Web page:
CoPak Solutions, Conover, NC, recently launched its Mother’s Farm brand of tortilla chips in Sweet Corn & Black Pepper, Multigrain, Pumpkin Seed and Sweet Potato varieties. “Unique flavors continue to be hot because consumers are always looking for something different,” said Larry Deal, Co-Pak’s president. “Consumers want to eat healthier, but they do not want to sacrifice flavor.”

While many consumers try to eat healthier, most will likely eat what tastes good rather than what is actually better for them, he noted. “You still see a division of consumers that snack to satisfy their hunger, while the other half snacks for enjoyment,” Mr. Deal said. “Those trying to eat healthier are not looking for a snack with empty calories.  They are looking for a snack with an added benefit such as whole grain, gluten-free, organic or all-natural.” Mother Farm’s Multigrain and Sweet Potato chips are made with organic ingredients, while Sweet Corn & Black Pepper and Pumpkin Seed are all-natural. All are gluten-free, kosher and whole grain, he added.

— Shane Whitaker




via:  http://www.taquitos.net/chips/Mothers-Farms-Pumpkin-Seed-Tortilla-Chips

Taste: These chips surprised us in quite a few ways, the first of which was the sheer size of the bag. It was a 20-oz. behemoth, as large as any snack bag we've ever seen. The next surprise was the taste of the chips. As the first-ever pumpkin seed tortilla chips we've even heard of, we didn't know what to expect, but the best guess was that it would be some mix of tortilla chips and salted pumpkin seeds. That turned out to be way off the mark. Pumpkin pulp actually came before pumpkin seeds in the ingredients, and we could certainly taste it. The large, quarter-circle chips had irregular surfaces with a fairly dark color, sort of pumpkin pie-color, and the taste was a mix of sweet and salty. The mild pumpkin taste was more dominant than the corn, despite the fact that corn was before pumpkin in the ingredients. Our tasters were really quite thrilled, as people gave lots of enthusiastic thumbs-ups. Although our panel of post-road-race tasters didn't finish the enormous bag, they came a lot closer than we thought they would.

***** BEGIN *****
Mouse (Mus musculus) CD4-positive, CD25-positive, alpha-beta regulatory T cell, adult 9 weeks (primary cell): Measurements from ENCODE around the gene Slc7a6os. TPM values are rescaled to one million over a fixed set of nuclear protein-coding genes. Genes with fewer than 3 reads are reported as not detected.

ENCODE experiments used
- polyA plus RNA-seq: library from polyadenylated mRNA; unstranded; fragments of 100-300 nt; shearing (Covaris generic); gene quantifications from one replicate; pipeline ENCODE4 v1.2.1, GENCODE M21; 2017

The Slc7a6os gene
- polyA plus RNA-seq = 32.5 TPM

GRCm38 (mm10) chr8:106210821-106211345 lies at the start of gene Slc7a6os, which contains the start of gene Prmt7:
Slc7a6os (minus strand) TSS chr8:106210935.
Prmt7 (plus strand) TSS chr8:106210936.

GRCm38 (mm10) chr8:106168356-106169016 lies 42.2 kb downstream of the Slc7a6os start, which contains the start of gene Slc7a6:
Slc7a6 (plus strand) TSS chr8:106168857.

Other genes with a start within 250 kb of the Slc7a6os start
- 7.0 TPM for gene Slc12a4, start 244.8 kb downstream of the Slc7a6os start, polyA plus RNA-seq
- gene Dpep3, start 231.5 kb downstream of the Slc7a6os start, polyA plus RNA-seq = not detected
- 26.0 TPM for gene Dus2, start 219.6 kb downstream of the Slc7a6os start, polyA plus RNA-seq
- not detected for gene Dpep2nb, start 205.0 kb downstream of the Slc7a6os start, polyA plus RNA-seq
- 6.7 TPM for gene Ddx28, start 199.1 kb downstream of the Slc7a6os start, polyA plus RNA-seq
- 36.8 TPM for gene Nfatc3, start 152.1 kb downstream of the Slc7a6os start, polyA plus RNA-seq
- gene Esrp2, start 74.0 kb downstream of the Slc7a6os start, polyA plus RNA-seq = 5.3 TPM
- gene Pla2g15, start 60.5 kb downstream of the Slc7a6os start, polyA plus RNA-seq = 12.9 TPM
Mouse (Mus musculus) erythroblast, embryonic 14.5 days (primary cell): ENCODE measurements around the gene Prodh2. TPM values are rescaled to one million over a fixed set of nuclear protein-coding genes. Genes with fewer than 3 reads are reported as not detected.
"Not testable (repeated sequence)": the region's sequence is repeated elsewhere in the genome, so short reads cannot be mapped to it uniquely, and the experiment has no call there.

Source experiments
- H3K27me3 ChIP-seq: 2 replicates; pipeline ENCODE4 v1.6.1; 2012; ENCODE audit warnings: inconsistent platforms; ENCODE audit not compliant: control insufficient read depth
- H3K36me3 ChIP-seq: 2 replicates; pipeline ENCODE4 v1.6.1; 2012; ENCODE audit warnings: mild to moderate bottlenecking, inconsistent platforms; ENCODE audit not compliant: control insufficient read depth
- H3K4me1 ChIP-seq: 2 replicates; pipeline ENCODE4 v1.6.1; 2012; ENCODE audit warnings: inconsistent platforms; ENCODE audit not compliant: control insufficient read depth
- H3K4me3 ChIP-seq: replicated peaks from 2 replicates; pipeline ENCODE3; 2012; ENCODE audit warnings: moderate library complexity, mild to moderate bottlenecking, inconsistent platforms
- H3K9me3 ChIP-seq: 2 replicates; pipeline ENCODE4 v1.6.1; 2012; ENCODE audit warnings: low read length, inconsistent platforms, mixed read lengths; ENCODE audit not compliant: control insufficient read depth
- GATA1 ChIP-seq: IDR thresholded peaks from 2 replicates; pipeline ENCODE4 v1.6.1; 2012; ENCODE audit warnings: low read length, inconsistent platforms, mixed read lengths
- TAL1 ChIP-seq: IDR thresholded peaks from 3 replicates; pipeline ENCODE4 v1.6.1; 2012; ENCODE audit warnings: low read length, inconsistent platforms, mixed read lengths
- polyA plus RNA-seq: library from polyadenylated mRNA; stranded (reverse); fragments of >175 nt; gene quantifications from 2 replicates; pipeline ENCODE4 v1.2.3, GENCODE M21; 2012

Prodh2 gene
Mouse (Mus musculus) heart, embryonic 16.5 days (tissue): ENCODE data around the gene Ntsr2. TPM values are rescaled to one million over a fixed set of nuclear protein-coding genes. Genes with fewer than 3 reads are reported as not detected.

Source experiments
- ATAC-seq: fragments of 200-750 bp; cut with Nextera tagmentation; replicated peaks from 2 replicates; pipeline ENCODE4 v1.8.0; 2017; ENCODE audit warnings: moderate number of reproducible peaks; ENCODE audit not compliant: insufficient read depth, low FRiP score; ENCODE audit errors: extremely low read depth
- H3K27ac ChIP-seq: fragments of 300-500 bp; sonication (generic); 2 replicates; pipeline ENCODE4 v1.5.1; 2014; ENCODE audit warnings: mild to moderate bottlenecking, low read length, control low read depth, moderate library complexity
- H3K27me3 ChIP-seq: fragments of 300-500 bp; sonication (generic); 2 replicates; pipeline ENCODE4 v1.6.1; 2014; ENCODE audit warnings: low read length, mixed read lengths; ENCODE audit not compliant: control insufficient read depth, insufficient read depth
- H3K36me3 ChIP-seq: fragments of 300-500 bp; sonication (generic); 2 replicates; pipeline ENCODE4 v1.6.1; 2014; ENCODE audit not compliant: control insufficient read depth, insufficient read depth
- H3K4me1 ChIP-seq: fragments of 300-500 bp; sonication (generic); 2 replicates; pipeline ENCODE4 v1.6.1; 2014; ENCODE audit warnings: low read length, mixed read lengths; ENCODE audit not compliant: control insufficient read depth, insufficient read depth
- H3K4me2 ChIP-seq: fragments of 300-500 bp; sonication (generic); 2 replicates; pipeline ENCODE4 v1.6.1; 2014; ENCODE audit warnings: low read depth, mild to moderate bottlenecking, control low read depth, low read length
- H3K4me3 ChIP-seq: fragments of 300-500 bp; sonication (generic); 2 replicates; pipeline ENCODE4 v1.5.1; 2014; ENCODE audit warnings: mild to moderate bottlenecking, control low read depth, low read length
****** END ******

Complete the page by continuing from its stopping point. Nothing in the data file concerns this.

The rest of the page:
via: http://www.foodproductdesign.com/news/2012/12/whole-grains-slash-pre-diabetes-risk.aspx

STOCKHOLM—The addition of more whole grains into a healthy diet is associated with a decreased risk of deteriorating glucose tolerance, including progression from normal glucose tolerance to pre-diabetes, according to a new study published in the American Journal of Clinical Nutrition. Researchers at Karolinska Institutet and Karolinska University Hospital investigated whether a higher intake of whole grain protects against the development of pre-diabetes and type 2 diabetes and tested for modulation by polymorphisms of the TCF7L2 gene. Participants included 5,477 Stockholm residents aged 35 to 56 years who were not diagnosed with diabetes and who kept food journals of how much whole and refined grains they consumed. Researchers measured blood glucose in study participants and followed up 10 years later.

Participants who ate 59 grams of whole grains a day had a 34% lower risk to deteriorate in glucose tolerance compared to those who ate 30 grams of whole grains a day. Risk reduction was significant in men, but not in women. Participants who consumed 59 grams of whole grains a day also had a 27% reduced risk of becoming pre-diabetic.

  Tortilla Chips